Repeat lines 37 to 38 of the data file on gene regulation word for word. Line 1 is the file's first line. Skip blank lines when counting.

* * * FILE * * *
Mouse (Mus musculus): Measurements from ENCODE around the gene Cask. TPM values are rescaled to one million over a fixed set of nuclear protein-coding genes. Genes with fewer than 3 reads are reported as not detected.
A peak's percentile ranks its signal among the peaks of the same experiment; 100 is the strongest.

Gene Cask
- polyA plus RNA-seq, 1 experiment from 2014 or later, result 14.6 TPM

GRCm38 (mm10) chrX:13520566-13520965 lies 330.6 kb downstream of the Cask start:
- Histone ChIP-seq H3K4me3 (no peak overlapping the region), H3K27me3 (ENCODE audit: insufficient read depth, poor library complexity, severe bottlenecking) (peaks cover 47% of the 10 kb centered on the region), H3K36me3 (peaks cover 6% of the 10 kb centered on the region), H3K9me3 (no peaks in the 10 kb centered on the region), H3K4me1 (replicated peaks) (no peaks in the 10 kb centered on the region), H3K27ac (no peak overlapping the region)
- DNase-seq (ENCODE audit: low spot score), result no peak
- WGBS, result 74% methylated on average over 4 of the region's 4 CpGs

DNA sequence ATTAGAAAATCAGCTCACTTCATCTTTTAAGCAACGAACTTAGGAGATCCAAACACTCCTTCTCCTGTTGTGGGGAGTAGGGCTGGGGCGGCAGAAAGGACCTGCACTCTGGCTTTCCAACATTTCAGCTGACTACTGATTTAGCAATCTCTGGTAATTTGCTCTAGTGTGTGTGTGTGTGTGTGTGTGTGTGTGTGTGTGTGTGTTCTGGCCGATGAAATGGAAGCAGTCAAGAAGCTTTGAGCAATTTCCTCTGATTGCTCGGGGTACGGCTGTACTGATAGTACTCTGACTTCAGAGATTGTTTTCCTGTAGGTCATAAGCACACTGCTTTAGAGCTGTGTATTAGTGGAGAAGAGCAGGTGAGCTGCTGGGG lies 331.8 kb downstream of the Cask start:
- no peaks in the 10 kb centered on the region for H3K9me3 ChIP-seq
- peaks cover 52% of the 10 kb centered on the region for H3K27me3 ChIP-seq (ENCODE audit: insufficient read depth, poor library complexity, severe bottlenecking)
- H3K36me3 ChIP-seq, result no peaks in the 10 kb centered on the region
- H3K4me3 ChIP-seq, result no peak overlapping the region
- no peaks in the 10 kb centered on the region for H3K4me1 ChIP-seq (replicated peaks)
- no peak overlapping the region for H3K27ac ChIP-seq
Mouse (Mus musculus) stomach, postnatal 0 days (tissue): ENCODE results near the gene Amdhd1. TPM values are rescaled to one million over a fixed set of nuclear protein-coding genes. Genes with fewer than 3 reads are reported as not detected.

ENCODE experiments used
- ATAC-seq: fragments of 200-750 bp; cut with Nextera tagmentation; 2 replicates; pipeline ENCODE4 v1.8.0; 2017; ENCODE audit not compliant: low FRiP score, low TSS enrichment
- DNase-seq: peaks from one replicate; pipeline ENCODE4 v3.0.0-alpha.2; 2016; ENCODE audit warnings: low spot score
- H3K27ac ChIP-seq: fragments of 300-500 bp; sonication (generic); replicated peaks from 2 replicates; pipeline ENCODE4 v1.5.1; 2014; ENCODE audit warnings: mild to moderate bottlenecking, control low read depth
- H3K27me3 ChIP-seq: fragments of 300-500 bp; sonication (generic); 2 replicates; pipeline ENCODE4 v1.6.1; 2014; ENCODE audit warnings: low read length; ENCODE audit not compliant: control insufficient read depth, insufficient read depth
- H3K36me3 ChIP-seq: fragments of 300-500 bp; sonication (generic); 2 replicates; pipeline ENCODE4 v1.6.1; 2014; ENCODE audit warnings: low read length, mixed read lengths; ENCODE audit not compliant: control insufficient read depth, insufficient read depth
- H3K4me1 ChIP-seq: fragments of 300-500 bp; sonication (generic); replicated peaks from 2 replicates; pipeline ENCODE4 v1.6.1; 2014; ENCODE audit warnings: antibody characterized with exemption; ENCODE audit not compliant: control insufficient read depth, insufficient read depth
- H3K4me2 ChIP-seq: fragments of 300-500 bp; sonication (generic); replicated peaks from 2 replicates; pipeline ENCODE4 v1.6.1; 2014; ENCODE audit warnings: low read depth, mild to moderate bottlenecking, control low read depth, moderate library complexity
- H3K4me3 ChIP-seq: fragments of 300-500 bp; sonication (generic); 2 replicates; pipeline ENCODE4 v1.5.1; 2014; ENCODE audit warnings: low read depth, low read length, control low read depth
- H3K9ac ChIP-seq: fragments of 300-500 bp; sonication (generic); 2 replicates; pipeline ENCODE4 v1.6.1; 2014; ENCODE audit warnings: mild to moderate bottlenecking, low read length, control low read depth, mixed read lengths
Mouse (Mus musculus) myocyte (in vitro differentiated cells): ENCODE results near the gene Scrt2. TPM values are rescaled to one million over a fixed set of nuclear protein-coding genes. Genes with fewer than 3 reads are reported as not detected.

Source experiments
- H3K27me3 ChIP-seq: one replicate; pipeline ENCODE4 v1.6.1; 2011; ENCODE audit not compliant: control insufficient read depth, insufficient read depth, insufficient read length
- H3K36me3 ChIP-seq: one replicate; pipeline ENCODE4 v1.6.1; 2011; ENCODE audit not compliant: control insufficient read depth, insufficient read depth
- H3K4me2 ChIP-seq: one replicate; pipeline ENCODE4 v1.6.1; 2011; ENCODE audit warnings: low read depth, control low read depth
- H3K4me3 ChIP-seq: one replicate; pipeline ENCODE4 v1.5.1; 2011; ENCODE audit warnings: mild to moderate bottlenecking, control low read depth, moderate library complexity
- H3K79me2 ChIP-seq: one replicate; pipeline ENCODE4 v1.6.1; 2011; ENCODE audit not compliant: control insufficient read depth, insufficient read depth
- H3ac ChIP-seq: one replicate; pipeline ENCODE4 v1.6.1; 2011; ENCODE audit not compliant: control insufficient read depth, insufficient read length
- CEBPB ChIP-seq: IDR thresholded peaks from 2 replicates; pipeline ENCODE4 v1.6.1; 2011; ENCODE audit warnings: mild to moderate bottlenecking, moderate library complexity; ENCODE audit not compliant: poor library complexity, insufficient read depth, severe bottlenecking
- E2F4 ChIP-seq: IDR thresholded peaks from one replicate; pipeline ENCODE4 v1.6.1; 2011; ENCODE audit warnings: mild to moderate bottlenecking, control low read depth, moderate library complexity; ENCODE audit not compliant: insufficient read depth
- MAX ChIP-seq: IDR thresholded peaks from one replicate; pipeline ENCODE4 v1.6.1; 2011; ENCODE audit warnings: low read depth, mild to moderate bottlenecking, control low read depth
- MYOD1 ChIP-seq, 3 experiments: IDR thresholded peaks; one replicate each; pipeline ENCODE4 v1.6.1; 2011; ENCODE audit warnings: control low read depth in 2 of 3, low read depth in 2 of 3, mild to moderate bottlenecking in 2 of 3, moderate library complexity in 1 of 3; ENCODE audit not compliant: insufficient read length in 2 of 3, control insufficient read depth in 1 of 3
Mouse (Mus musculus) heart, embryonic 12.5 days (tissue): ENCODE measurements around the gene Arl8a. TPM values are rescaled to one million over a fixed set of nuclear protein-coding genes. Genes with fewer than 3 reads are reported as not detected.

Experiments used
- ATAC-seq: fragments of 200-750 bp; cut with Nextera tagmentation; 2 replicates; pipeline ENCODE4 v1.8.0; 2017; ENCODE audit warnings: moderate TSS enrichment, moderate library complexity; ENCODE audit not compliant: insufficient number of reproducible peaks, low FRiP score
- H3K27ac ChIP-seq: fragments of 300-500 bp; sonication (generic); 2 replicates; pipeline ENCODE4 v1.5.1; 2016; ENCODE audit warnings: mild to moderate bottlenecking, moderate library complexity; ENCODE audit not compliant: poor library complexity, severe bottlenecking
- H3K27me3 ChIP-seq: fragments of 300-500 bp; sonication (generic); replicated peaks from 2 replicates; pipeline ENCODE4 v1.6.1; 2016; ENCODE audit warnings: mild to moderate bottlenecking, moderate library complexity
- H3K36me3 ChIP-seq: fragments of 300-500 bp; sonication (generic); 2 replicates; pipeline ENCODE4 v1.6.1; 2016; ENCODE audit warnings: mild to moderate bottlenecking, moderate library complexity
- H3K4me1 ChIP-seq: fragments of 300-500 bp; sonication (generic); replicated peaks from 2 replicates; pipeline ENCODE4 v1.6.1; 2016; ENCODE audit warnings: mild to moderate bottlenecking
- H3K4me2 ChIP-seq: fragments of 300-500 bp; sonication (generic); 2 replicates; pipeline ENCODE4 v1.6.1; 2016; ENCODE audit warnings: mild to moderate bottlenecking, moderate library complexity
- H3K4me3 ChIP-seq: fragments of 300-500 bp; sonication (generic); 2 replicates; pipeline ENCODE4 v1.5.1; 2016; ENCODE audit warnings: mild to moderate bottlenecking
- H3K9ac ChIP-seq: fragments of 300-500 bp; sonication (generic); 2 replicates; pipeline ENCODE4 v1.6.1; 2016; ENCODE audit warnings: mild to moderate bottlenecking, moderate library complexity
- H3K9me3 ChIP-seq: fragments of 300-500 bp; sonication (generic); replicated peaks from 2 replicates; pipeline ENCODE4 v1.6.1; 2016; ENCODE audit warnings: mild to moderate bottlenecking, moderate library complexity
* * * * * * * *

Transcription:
- MAX ChIP-seq: IDR thresholded peaks from one replicate; pipeline ENCODE4 v1.6.1; 2011; ENCODE audit warnings: low read depth, mild to moderate bottlenecking, control low read depth
- MYOD1 ChIP-seq, 3 experiments: IDR thresholded peaks; one replicate each; pipeline ENCODE4 v1.6.1; 2011; ENCODE audit warnings: control low read depth in 2 of 3, low read depth in 2 of 3, mild to moderate bottlenecking in 2 of 3, moderate library complexity in 1 of 3; ENCODE audit not compliant: insufficient read length in 2 of 3, control insufficient read depth in 1 of 3